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During the exercise the team will learn about communication and will find out what positive communication is. This way people can improve their communication skills.
Positive communication doesn’t necessarily mean it has to be cheerful, but it means that there is being said what someone means. Without a denial in the language.
“I don’t feel good” isn’t positive communication because then we don’t know how someone do feels.
“I feel ashamed” is positive language because now we know how someone feels because it’s said in a direct way.
The team forms groups of three: one person is the speaker, another person is the interviewer and a third person notifies the speaker when he doens’t use positive language. During the exercise the team learns the effect of positive communication.
During the Communication Skills exercise the trainer can apply variations:
- You can turn the exercise into a game. The speaker gets a point each time he has been interrupted when he doens’t use positive communication. At the end of the exercise the one with the least amount of points wins.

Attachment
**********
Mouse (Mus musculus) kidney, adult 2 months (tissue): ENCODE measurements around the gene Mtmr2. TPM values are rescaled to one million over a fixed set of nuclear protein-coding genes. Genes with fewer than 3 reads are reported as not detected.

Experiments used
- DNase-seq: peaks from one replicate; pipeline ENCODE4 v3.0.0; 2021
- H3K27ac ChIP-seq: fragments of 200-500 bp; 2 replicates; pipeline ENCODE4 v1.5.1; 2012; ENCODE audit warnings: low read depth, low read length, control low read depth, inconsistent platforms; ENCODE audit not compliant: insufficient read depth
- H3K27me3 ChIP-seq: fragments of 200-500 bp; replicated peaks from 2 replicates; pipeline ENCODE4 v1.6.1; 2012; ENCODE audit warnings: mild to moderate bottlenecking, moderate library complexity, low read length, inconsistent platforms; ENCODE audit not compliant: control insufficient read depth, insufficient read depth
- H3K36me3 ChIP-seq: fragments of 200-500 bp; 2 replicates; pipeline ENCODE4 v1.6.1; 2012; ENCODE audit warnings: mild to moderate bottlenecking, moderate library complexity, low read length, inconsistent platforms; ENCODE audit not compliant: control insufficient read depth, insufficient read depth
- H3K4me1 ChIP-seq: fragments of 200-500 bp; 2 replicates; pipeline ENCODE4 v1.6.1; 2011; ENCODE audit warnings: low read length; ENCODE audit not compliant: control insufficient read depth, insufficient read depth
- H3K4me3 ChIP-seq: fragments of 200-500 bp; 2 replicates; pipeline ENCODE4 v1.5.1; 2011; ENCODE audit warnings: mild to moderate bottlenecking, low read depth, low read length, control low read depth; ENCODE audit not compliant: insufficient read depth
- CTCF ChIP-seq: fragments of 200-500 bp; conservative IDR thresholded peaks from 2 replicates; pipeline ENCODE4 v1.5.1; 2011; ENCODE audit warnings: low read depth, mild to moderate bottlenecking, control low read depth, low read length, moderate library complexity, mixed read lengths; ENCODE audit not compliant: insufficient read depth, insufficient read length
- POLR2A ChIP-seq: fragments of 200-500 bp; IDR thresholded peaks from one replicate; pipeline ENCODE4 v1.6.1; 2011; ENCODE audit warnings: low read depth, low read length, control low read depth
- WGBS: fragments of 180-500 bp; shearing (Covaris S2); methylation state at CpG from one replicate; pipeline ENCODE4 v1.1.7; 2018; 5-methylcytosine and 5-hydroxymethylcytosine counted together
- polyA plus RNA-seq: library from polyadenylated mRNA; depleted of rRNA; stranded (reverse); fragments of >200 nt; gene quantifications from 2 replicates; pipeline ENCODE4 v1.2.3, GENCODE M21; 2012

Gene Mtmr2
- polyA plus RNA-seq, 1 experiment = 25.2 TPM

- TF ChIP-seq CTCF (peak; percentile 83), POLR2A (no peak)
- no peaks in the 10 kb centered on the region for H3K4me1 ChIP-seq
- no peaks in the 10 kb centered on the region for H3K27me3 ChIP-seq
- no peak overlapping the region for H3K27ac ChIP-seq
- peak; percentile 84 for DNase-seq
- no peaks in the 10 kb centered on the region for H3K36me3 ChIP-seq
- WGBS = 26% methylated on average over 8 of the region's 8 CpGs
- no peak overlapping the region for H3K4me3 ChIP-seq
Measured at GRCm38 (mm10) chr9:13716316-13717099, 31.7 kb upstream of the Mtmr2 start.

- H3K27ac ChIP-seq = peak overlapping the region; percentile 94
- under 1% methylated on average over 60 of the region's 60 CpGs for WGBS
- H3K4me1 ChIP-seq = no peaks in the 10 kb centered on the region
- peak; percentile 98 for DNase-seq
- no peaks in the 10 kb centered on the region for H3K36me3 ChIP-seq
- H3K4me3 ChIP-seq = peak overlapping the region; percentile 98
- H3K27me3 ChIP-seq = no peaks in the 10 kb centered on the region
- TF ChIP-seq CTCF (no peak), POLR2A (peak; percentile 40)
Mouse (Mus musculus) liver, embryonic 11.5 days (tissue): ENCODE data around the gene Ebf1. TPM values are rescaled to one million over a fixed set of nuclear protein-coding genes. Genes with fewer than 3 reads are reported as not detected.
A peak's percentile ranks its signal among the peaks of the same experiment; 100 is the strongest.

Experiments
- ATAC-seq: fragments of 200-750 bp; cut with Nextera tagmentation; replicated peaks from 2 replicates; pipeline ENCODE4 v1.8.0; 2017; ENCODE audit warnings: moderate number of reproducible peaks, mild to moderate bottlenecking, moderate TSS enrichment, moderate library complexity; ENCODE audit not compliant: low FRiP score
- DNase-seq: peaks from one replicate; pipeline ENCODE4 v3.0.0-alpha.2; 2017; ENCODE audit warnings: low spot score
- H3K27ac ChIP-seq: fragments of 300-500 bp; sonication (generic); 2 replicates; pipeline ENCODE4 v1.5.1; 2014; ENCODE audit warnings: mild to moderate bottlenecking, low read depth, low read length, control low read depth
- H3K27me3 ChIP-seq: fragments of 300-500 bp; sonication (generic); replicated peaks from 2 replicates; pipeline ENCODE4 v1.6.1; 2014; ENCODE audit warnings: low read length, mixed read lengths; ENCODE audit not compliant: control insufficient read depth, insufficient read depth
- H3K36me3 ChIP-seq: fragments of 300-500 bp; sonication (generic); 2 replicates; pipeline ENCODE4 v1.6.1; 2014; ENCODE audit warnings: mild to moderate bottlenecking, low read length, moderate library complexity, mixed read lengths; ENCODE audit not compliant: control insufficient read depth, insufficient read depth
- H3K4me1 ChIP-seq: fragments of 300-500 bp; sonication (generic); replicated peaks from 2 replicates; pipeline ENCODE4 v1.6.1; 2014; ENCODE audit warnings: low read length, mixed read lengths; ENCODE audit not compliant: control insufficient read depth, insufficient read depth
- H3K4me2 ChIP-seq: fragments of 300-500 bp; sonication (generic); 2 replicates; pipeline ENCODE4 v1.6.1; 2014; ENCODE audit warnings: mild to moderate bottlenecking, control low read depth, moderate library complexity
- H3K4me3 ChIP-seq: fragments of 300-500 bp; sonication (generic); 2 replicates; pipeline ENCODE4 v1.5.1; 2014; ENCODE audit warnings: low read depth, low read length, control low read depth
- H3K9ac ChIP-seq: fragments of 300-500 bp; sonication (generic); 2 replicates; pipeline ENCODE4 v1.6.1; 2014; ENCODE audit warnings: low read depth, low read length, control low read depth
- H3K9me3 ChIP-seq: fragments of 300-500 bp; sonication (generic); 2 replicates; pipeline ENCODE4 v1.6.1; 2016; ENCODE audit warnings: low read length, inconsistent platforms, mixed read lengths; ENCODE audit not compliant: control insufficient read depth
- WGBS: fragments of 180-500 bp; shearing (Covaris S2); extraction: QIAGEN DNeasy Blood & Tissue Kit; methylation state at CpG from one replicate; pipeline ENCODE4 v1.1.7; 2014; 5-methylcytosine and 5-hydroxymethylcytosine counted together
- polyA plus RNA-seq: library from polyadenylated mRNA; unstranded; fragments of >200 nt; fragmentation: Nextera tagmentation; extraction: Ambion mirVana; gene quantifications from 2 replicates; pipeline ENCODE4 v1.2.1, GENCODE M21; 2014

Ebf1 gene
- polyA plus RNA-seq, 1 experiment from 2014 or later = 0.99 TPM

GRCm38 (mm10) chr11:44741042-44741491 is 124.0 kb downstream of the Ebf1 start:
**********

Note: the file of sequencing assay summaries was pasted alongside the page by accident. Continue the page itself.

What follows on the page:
- When there are multiple winners with the same score at the end of the above described game variation, the winners will have a presentation in front of the group. The one who can tell the most minutes without using negative language is the final winner.
- You can also do the exercise without a specific speaker and interviewer. Two people just have a conversation about a certain topic and the third person (indicator) interrupts them when they don’t use positive language.
Do you know a good Communication Skills variation? Type him below this video as a comment!
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